The Student MultivariateCalculus package has a DirectionalDerivative command that normalizes the direction vector and also has the "evaluation" property.

 • Tools_Load Package: Student Multivariate Calculus

 • Apply the DirectionalDerivative command.

Physics:-Vectors

The Physics:-Vectors package also has a DirectionalDiff command that will normalize the direction vector. However, it does not have the "evaluation" property.

 • Restart Maple.
 • Allow notational enhancements.

 • Define the direction vector V. The basis vector i can be entered as  or as .

 • Apply the DirectionalDiff command. The vector V is normalized by DirectionalDiff.

Polar Coordinates

In Cartesian coordinates, the defining calculation

=

suggests that when the limit of this derivative exists, it can be more easily calculated as . The paradigm extends to other coordinate systems.

VectorCalculus

 • Restart Maple.
 • Tools_Load Package: Student Vector Calculus

 • Define the direction vector V as a vector field in polar coordinates.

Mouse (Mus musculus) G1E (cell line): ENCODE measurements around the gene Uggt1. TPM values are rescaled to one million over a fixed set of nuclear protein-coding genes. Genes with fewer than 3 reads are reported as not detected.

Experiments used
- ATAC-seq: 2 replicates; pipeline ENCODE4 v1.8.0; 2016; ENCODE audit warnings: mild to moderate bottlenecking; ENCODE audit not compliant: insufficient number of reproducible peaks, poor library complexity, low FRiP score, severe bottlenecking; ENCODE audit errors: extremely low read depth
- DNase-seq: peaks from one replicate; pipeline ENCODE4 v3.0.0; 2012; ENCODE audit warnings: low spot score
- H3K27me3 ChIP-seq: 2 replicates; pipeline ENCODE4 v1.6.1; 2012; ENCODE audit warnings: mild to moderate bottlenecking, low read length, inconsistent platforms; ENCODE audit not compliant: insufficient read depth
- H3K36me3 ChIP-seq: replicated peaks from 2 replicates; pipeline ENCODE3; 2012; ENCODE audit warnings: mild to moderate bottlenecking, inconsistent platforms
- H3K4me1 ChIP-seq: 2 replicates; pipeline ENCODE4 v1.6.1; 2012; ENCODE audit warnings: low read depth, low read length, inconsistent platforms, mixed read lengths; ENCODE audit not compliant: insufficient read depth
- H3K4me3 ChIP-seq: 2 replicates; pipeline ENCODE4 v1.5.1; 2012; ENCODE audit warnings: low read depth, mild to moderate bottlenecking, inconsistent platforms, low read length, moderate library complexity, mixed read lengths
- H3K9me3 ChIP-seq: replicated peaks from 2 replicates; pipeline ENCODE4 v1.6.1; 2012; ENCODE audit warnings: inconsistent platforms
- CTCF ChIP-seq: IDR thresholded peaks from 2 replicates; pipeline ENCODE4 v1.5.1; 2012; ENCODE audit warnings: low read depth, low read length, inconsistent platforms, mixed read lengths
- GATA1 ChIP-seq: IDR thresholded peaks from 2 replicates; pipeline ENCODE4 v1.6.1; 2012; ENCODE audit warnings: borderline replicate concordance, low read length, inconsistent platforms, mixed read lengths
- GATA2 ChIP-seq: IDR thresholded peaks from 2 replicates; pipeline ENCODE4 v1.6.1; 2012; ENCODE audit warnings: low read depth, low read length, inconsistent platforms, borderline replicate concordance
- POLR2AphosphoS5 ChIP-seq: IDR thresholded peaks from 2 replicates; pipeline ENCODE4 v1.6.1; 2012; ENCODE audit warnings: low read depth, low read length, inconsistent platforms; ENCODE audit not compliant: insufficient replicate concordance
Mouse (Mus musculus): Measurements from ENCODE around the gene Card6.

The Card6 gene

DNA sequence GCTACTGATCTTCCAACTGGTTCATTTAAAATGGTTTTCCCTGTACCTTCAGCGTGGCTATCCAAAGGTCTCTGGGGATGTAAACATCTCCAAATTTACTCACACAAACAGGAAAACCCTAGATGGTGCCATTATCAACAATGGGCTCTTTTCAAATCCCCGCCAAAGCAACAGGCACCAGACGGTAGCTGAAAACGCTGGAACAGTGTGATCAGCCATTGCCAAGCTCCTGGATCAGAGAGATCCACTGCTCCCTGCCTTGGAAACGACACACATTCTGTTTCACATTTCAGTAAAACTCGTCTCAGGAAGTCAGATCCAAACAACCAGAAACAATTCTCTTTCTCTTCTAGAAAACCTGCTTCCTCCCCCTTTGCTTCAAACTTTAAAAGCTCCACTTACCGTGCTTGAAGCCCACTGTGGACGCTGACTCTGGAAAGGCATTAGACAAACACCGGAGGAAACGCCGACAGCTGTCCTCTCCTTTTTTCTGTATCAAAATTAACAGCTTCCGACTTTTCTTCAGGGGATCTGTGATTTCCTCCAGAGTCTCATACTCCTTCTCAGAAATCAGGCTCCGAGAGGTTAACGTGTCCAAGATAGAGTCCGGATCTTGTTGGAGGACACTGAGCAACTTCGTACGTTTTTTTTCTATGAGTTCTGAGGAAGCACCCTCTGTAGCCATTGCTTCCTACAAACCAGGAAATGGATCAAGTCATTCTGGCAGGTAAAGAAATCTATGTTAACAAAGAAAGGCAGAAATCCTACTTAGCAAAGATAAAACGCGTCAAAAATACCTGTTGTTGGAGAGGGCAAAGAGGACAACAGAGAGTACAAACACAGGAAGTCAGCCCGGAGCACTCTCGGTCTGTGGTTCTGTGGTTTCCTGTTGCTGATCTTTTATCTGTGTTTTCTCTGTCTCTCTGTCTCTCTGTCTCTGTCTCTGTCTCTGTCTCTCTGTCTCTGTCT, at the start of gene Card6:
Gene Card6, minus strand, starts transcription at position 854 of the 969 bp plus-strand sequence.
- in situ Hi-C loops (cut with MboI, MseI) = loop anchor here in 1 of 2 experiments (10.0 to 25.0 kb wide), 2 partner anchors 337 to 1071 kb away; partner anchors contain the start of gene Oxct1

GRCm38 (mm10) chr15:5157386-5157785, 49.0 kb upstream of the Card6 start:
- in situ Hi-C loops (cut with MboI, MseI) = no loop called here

• Apply the DirectionalDiff command to The third argument indicates the system in which to interpret .
 • Simplify: , and
 • Change  to , etc.

Maple obtains this result by mapping the whole calculation back to Cartesian coordinates, applying the paradigm , then mapping back to polar coordinates. Note that Maple also normalizes the vector V.

Physics:-Vectors

Like the Student VectorCalculus package, the Physics:-Vectors package can work in Cartesian  and , as well as spherical and cylindrical coordinates. For polar coordinates, Physics:-Vectors uses the cylindrical system with basis vectors  and . The VectorCalculus package itself works with all of the orthogonal coordinate systems known to Maple. (See  for the complete list.)

 • Restart Maple.
 • Allow notational enhancements.

 • Define the direction vector V in polar coordinates. The basis vector  can be entered as  or as .

 • Apply the DirectionalDiff command. The vector V is normalized by DirectionalDiff.

This result is equivalent to the result produced by the DirectionalDiff command in the VectorCalculus packages.

Directional Derivative of a Vector

The operator  acting on a vector B appears in the vector identities for the gradient of a dot product, and for the curl of a cross product. In particular, the operator appears in the identities

and

and is generally interpreted as the directional derivative of one vector taken in the direction of the other vector. Indeed, it is a form of the directional covariant derivative of differential geometry. Just as the directional derivative of a scalar leads to the definition of the gradient vector, so too does the directional derivative of a vector lead to the covariant derivative, a rank-two tensor.